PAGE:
The naked licensing defense was likewise rejected by the appeals court. Various courts of appeal have different legal standards for when licensee estoppel may be applied:

Although this circuit has never explicitly recognized the equitable doctrine of licensee estoppel, some other circuit courts have held that, in general, trademark licensees are estopped from challenging the validity of the licensor’s title because by agreeing to the license, the licensee has recognized the validity of the licensor’s ownership. More recently, other circuits have permitted licensees to make such challenges, but only based upon facts that arose after the license expired. The Second Circuit has taken an even less restrictive view, holding that every claim of licensee estoppel should be evaluated by balancing the public interest in favor of challenging invalid trademarks against the private interest in the enforcement of contracts.

(citations omitted). The Court of Appeals for the District of Columbia declined to define its standard, instead holding that no matter what standard was used Virginia Flood was estopped. First was Virginia Flood’s failure to object to the sale by the bankruptcy trustee in 1995.  If it thought it owned the marks because of the naked licensing it should have raised the point then. It didn’t – it objected to the bankruptcy court’s consideration of 1996 Flood’s bid, but that was based on the New Flood entities’ prior misappropriation of the marks, not its own ownership. Making its own bid on the marks was again a concession that it didn’t own the marks. Finally, its failure to claim that it owned the Flood marks when 1996 Flood complained of infringement, instead acquiescing to the demand that “of Virginia” always be used, was also an acknowledgement that it didn’t own the Flood marks.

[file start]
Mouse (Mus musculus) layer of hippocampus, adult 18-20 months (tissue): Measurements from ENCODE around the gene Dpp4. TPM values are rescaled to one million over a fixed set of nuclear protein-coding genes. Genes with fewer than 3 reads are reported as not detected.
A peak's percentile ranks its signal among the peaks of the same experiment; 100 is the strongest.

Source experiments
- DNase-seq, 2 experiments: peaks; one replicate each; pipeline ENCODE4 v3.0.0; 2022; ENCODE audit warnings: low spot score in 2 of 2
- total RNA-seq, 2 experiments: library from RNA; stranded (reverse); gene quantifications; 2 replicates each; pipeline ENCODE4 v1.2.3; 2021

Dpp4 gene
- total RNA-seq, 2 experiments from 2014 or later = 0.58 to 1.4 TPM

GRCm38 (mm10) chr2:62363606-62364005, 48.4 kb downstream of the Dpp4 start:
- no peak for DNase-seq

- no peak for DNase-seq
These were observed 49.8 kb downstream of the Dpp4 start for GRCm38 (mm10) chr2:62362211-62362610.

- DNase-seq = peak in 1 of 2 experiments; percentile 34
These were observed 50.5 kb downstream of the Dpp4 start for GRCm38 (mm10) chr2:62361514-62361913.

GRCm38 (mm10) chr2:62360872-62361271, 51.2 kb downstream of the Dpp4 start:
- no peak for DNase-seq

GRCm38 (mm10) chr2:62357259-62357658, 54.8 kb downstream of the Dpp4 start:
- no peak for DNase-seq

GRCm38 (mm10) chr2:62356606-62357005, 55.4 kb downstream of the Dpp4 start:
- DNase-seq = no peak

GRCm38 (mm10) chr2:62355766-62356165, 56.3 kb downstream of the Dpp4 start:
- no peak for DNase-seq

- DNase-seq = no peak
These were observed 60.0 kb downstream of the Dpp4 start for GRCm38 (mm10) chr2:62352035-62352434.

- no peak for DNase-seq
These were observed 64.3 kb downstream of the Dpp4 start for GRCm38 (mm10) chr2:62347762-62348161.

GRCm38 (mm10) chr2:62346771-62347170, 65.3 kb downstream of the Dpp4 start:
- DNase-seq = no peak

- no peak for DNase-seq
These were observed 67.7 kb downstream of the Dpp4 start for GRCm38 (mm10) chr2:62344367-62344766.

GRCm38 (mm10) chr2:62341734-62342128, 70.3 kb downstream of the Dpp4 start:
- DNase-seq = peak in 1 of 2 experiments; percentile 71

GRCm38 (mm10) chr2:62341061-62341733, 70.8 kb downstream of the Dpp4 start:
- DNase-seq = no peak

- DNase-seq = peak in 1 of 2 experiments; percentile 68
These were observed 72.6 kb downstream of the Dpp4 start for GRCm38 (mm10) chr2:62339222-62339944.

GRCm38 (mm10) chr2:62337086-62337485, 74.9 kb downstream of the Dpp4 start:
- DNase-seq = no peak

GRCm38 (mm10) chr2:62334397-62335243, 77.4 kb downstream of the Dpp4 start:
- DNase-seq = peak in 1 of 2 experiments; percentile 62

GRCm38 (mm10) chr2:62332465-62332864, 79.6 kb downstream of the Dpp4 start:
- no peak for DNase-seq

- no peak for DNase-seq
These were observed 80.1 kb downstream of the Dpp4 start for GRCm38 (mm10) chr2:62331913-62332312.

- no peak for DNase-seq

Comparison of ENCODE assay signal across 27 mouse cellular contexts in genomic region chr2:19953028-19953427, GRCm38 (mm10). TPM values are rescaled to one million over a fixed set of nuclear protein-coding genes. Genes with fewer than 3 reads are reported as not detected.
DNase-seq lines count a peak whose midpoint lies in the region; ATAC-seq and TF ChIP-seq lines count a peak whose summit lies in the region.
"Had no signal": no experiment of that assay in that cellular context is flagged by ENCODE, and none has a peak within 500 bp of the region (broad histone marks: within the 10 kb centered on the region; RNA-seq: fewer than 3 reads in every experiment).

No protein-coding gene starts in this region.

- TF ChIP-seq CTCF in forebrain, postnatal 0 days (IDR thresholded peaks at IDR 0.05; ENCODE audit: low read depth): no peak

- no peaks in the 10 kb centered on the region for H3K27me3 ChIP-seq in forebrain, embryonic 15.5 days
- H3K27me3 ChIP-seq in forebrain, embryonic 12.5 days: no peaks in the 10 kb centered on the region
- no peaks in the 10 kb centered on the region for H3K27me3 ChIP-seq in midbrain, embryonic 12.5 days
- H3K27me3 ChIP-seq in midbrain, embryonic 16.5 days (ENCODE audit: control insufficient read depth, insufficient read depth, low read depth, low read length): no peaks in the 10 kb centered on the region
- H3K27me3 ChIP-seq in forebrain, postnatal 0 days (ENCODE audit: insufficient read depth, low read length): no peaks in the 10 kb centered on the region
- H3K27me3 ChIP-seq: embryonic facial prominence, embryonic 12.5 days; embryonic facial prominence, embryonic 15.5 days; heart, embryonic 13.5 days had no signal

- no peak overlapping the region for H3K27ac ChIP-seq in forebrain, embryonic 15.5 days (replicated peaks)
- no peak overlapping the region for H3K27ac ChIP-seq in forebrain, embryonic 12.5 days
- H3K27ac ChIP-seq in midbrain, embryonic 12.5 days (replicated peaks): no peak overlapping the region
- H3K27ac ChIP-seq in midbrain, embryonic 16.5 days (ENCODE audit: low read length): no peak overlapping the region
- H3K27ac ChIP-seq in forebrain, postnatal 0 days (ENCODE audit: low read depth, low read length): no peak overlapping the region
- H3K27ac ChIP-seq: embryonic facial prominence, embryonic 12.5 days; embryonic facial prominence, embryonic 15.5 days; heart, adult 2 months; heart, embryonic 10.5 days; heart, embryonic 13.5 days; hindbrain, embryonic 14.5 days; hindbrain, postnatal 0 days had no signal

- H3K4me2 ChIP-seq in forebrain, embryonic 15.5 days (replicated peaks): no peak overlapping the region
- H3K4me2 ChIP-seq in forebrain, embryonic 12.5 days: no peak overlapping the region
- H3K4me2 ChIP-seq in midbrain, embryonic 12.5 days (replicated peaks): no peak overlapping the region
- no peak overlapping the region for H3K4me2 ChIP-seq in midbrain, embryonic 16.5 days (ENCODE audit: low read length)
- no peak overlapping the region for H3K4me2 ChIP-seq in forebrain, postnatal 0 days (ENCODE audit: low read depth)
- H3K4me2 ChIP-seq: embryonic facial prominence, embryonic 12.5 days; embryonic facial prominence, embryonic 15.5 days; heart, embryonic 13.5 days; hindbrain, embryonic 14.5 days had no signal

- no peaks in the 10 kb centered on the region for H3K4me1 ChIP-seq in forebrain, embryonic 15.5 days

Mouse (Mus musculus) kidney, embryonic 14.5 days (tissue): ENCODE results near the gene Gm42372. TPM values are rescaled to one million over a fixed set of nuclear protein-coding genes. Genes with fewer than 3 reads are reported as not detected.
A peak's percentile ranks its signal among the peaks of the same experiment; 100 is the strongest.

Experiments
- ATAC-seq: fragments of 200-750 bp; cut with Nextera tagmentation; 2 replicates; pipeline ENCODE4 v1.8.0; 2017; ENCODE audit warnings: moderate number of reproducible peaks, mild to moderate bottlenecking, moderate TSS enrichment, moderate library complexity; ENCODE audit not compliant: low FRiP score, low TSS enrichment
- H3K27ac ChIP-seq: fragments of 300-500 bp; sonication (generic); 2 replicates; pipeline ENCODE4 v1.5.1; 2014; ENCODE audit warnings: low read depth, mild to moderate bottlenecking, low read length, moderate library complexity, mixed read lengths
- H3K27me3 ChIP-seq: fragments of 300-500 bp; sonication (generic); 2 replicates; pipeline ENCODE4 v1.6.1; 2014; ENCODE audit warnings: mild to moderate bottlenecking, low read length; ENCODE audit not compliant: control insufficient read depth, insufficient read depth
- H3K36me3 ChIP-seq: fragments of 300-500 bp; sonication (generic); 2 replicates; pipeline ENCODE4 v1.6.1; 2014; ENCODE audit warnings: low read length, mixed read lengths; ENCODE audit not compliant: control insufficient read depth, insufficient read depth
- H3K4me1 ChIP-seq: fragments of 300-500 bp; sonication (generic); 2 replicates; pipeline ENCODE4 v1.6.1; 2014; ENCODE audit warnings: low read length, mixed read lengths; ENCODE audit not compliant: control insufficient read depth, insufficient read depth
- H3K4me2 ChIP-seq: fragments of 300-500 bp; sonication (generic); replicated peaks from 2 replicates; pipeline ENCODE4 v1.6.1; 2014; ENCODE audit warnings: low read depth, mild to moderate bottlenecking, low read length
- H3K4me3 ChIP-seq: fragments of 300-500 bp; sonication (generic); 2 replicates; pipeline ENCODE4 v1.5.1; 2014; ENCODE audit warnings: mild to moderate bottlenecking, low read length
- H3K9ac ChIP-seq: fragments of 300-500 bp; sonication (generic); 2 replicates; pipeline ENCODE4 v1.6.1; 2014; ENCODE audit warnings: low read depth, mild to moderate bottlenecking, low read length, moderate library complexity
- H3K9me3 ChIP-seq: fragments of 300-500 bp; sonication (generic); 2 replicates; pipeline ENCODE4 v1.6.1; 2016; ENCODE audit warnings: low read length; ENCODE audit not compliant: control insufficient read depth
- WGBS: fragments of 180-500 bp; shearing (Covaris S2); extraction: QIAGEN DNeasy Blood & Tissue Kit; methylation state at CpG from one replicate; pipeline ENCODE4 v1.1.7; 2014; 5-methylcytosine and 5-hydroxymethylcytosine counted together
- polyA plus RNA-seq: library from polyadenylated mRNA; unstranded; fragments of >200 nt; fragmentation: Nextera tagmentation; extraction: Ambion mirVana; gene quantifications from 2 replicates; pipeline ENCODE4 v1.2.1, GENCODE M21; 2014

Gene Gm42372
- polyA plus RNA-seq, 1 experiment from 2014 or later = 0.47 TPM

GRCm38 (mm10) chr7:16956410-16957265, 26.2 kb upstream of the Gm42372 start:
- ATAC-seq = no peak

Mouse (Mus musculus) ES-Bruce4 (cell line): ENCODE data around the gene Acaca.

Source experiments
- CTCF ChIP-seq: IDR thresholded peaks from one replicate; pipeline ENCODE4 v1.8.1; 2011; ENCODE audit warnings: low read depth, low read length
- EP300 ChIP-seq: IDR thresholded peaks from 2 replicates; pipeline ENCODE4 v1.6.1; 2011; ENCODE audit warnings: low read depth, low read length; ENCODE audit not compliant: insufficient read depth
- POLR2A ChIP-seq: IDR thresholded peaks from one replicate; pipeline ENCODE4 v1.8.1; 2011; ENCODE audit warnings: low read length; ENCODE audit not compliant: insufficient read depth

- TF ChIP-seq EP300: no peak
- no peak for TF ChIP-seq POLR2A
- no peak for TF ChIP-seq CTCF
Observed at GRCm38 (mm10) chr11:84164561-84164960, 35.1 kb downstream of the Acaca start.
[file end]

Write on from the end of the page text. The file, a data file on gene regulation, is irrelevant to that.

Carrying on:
There is no suggestion that 1984 Flood didn’t monitor Virginia Flood’s use before the bankruptcy was converted to Chapter 7, so the period of uncontrolled licensing looks fairly short – from 1993, when 1986 Flood actually ceased operation, until 1996, when 1996 Flood began operating.  For that reason alone I think it’s a tough case to win in the bankruptcy context. The facts called out by the court only bolster the point.

All is not lost for Virginia Flood though. Remaining to be decided is whether Virginia Flood may continue to use the marks with the distinguishing modifier “of Virginia.” The district court had left open the possibility that Virginia Flood could use naked licensing as an estoppel defense against the counterclaims for infringement; the appeals court took it further and remanded for “the determination of the ownership and priority rights of the parties as to the modified trademark ‘John C. Flood of Virginia.’” Those could be very tough questions and, assuming the parties are still up for the fight, we could get some more insight into the law of ownership and estoppel.

John C. Flood of Virginia home page.
John C. Flood, Inc. home page.

The whole time I was writing this I was trying to come up with a punny title involving plumbers and floods.  But I’m just not that clever. Calling John Welch . . .

*Bonus question for all you fraud fans out there – what do you think of the fraud case for an application to register “John C. Flood” after you bid on the mark in bankruptcy and didn’t win?

John C. Flood of Virginia, Inc. v. John C. Flood, Inc., No. 10-7098 (D.C. Cir. June 17, 2011).
John C. Flood of Virginia, Inc. v. John C. Flood, Inc., No. 06-1311 (RJL) (D.D.C. Mar. 31, 2010).